Cyclones are big boys from Big 12, but parallel Pack in style, coaching, and even emotions
Nevada. Iowa State.
At first glance, it’s easy to believe the two programs have as much in common as Reno and Las Vegas. They both play the same game, just in entirely contrasting styles.
One city gets snow up to four months a year and is famed by a former television show featuring law enforcement in short shorts (even though it was filmed in Southern California). The other throws pool parties in January and is famed by, among many reasons, the constant presence of fame. Both gamble.
One program plays in the Mountain West and doesn’t have a win over a top-50 team this year. The other resides in the Big 12 and owns wins over top-10 programs Baylor, West Virginia and Kansas.
The Cyclones’ overtime win at Allen Fieldhouse in early February snapped the Jayhawks’ 54-game home winning streak.
But, read past the cover and you’ll realize the two squads are anything but hot and cold, yes and no, Sin City and Biggest Little City.
“I think we have a lot more similarities than there are differences,” Iowa State coach Steve Prohm said. “I think both coaches give their offensive players a lot of freedom to spread out, makes plays, make some shots.”
Both teams own top-40 scoring offenses in all of college basketball. Iowa State (80.9 ppg) averages less than one point per game more than Nevada (80.0 ppg).
Scoring is synonymous with shooting, and the two squads can wear out the nylon from range – especially Iowa State. The Cyclones are shooting 40.2 percent (No. 14 in the nation). The Wolf Pack is hitting on 38.5 percent of its shots from three-point land (No. 39 in the nation).
Even with the stellar shooting, perplexingly, both struggle from the free throw line. Nevada hits 70.2 percent of its shots from the stripe, just a sliver better than Iowa State (69.6 percent).
Neither team boasts much relative size. Standing 6-5, Deonte Burton leads the Cyclones grabbing a little over six rebounds a game. Just two inches taller, Jordan Caroline (9.7 rpg) owns that honor for Nevada.
Cam Oliver (6-8) will be one of the bigger players on the floor in Thursday night’s matchup in Milwaukee.
Prohm actually said Oliver could be the most noticeable contrast between the two squads.
“The biggest difference is they have a skilled five who can make threes,” Prohm said. “We don’t have a five who can make threes unless we go really, really small with Burton as a five. I think that’s probably the biggest difference, is Oliver. We don’t have a guy similar to him.”
Defensive statistics don’t tell a story any different. Opponents are scoring 72 ppg against the Cyclones, shooting 42.8 percent from the field. Against the Wolf Pack, the other guys are averaging 70.9 ppg and hitting 42.5 percent.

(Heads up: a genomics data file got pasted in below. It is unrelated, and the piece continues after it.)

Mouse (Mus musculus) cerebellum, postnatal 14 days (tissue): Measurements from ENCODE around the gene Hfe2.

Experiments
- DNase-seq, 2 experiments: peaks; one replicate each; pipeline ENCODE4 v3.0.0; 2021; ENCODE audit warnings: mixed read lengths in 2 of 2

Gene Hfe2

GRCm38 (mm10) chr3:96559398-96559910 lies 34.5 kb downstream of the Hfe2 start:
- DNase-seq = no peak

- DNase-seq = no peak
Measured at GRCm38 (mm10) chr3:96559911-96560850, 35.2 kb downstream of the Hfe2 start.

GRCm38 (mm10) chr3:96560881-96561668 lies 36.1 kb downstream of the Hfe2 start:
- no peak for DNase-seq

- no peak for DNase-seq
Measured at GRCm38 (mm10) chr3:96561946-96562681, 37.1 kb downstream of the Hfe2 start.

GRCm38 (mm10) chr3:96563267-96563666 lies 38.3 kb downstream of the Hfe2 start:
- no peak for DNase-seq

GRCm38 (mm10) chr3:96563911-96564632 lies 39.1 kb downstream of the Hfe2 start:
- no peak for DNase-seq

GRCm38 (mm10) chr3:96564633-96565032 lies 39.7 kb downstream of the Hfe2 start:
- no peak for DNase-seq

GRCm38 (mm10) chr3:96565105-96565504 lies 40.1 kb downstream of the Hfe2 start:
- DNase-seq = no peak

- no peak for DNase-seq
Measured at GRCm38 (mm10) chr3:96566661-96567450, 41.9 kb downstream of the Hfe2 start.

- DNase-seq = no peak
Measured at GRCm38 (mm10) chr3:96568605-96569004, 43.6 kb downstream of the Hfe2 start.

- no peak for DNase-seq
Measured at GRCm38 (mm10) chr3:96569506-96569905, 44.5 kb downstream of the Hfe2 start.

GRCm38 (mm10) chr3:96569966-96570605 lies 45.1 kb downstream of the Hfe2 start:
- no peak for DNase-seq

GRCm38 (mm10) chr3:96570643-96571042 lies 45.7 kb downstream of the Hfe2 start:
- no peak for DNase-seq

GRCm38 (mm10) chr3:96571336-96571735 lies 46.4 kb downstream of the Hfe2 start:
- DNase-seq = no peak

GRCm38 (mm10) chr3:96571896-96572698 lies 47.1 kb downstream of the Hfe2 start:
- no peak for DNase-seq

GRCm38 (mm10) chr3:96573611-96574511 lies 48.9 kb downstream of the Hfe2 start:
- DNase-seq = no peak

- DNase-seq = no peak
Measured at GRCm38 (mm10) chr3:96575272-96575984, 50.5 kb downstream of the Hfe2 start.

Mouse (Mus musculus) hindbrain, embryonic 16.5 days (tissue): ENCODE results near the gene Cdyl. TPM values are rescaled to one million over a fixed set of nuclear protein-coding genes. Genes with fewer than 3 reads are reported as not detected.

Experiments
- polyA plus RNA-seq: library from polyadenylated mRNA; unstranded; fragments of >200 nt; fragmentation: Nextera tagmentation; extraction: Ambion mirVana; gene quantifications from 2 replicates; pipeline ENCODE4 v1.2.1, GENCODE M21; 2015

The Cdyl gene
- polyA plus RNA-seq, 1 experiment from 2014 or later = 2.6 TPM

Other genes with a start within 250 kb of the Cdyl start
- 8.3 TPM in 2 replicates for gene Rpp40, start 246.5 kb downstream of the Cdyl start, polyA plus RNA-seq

Nevada and Iowa State are even led by second-year coaches. Musselman is 52-20 in his two seasons at Nevada. Prohm is 46-22 after taking over for Fred Hoiberg, who jumped to the NBA to coach the Chicago Bulls.
Prohm even coached against two of Nevada’s starters during his time at Murray State.
“I ironically do have some familiarity with some of these guys,” he said. “Caroline was at Southern Illinois when I was at Murray, Marcus Marshall was at Missouri State when I was at Murray. I believe we played him when he was a freshman there.”
Now, basketball teams are like roller coasters. No two are identical. Putting up gaudy numbers in a power five conference such as the Big 12 justifiably carries more weight than a team doing so in what was perceived as a weak Mountain West. Six Big 12 team’s made the NCAA Tournament field. Nevada is the Mountain West’s lone representative.
There are certainly disparities.
Iowa State has six players on its roster with NCAA Tournament experience. All-America point guard Monte Morris, second-team Big 12 performer Naz Mitrou-Long, and Big 12 honorable mention selection Matt Thomas will be playing in their fourth NCAA Tournament and have played in the Sweet 16 twice.
Nevada’s active roster features a total of zero NCAA Tournament experience.
“They (Wolf Pack) are a team, I don’t think the moment is going to be too big for them,” Prohm said. “They’ve won a bunch of games and that translates. You win your conference tournament after winning the regular season, that’s very impressive because there was no let down by them.”
This is the Wolf Pack’s first appearance in the NCAA Tourney since 2007. The Cyclones are in the field for the sixth-straight year, a program record. They have more Sweet 16 appearances in the last three years than Nevada does in program history, making its lone trip in 2004.
There are a lot of reasons why Iowa State is favored on Thursday. The game will be played less than a six-hour drive from ISU’s campus in Ames, Iowa. The Cyclones are the Big 12 Tournament champ for the third time in four years. They are a five-seed playing a 12. Morris is one of the best players in the country. The experience mismatch can’t be overlooked.
And yet, because the statistical similarities aren’t enough, the two teams even enter on comparable emotional ground. Both feel like underdogs.
Nevada has become one of the trendier upset picks. CBS analyst Seth Davis immediately declared he was predicting the Wolf Pack to advance to the Sweet 16 once the Nevada-Iowa State matchup was revealed on Sunday afternoon’s Selection Show.
“I think everybody is picking them. And also, not just picking them, but picking them to make a great run,” Prohm said. “Obviously, Nevada is very good. I’ve been on that side whether as an assistant coach, or a coach, as an 11, 12, 13 seed and you’re going in to try to upset somebody. I know how good those teams are. You look around and I think everybody is picking them. We have to go play now.”